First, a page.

PALM SPRINGS: Digital traffic fraud is at "crisis" levels and must be addressed by publishers, agencies and exchanges, a senior executive has argued at the 2014 IAB Annual Leadership Meeting.
"We have taken a perfect product and by our own actions have made it imperfect," Vivek Shah, the in-coming chair of the Interactive Advertising Bureau, told delegates at the organisation's annual conference, being held in Palm Springs, California.
Shah, who is also ceo of digital media company Ziff Davis, Inc., went further in describing the problems facing the digital ad sector, asserting that "traffic fraud has reached crisis proportions". (For more, read Warc's exclusive report: Traffic fraud cripples digital: Insights from the IAB Annual Leadership Meeting 2014.)
He quoted figures from research firm comScore suggesting that 36% of traffic is now generated by machines, not by humans. "That's astonishing," Shah observed.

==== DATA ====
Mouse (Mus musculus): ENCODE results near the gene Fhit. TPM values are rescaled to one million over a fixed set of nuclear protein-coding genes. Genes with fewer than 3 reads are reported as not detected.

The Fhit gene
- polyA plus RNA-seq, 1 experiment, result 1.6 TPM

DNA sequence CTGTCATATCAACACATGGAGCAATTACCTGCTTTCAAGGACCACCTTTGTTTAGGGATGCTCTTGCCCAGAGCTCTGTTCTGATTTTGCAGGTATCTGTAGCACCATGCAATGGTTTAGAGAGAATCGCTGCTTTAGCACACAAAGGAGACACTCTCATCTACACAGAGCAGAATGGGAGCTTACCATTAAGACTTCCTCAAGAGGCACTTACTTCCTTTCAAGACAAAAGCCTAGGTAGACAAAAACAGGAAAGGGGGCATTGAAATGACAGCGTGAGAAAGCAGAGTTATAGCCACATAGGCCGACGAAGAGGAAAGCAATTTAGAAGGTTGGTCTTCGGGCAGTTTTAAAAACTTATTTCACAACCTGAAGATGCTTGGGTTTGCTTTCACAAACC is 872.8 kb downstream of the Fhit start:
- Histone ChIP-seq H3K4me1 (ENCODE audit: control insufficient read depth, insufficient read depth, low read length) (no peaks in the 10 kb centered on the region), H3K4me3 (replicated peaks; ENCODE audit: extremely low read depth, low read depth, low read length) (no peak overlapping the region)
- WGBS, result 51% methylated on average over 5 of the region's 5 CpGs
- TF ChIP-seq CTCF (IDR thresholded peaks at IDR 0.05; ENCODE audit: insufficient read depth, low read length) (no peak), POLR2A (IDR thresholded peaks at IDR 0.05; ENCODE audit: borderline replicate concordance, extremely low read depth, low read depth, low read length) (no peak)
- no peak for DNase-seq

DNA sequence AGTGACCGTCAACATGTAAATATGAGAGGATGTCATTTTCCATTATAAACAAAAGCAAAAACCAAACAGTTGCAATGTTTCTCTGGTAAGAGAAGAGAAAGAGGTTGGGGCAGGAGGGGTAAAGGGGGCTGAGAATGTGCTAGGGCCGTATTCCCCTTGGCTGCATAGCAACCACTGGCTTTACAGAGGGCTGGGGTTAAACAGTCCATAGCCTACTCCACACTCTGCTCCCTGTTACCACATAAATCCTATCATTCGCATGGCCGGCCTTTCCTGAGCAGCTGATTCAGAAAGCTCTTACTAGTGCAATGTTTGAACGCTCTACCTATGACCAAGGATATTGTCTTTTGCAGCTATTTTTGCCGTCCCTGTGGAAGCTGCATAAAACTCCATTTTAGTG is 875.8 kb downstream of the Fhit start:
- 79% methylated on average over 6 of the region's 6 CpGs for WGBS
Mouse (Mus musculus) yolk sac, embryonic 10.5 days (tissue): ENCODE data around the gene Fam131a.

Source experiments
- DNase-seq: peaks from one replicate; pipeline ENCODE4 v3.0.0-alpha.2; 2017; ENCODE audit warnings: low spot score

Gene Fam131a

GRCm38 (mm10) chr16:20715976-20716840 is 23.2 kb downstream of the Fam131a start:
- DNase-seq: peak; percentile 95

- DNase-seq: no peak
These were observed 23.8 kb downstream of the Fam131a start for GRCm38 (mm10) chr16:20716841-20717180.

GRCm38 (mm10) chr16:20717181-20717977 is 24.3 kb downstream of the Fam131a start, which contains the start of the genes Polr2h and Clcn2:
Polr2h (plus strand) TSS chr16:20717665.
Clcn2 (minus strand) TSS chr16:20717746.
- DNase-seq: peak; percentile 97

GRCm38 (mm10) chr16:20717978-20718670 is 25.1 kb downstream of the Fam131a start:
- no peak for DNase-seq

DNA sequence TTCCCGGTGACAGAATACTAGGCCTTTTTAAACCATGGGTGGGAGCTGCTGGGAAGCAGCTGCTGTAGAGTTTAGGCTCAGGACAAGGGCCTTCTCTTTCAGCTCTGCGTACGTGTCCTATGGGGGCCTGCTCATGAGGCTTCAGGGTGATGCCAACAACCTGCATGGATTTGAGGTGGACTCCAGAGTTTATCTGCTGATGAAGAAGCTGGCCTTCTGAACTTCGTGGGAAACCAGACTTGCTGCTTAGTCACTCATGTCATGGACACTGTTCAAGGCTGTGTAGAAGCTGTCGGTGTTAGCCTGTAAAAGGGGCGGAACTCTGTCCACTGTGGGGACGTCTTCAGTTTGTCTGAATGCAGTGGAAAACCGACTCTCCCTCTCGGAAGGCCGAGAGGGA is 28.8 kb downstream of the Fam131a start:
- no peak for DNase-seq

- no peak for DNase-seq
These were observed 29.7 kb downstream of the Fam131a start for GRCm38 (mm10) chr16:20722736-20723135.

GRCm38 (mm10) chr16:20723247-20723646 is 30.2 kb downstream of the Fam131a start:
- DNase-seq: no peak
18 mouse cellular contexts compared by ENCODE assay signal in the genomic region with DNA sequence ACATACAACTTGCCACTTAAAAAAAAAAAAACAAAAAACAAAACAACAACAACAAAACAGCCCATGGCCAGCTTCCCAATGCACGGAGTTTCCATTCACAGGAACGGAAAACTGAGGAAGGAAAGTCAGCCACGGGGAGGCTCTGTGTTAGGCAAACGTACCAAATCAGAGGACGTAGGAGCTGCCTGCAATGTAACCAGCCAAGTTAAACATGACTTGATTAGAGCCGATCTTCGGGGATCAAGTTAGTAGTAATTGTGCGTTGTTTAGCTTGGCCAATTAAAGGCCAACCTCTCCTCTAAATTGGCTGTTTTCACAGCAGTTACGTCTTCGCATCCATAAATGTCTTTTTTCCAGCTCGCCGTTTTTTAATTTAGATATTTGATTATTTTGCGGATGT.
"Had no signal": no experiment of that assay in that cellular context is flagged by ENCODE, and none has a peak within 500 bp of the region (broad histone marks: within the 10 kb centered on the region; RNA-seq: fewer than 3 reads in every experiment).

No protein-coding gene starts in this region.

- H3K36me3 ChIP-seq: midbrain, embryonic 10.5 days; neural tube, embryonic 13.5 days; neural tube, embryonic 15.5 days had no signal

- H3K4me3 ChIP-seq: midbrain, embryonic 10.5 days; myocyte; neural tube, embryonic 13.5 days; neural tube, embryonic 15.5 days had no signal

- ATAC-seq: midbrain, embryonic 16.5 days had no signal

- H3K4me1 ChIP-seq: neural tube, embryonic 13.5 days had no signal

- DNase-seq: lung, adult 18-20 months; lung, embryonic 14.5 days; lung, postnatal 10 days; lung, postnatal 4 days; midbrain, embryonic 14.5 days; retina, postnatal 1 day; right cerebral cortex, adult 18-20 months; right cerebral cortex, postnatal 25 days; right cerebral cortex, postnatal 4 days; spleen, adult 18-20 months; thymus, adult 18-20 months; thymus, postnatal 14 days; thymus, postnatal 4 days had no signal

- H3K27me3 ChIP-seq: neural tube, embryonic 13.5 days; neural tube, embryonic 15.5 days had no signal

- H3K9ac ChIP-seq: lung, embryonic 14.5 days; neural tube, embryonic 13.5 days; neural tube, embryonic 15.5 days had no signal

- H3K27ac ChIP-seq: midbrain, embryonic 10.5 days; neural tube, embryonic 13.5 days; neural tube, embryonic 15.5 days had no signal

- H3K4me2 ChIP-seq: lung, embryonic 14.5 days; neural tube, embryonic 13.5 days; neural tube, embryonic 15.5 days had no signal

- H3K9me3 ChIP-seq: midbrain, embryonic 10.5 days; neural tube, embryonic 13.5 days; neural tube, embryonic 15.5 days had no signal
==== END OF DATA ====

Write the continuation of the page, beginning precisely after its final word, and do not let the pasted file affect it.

Publishers, ad exchanges and buyers - such as agencies, trading desks and advertising re-targeters - all have a role to play in tackling this issue, he continued.
Failing to overcome the problem of "bot" traffic threatens to worsen the current tendency to clutter pages with too many units, dividing the "user's attention between multiple advertisers and filling those units with uninspired creative."
Among the other subjects covered by Shah was a related complaint - namely, that many mobile ads are deeply unsatisfactory. The IAB discussed this matter in fuller terms via an open letter to advertisers.
"With consumers accustomed to content tailored to their time, place and interests, most mobile ads are peculiarly one-dimensional," the IAB said.
It went on to recommend that advertisers push agencies to develop creative in a mobile-compatible format, and ideally HTML5, which is "the one open, industry-standard, universal format".
The IAB pointed out that nearly half of the US population possess a web-connected phone, and 20% of page views are now attributable to mobile devices. "The opportunity has never been greater," it declared.
The co-signatories of the letter included AOL, Condé Nast, Forbes, Google, IDG, Millennial Media, Slate, The New York Times, Time Inc. and The Wall Street Journal.
Data sourced from IAB, Advertising Age; additional content by Warc staff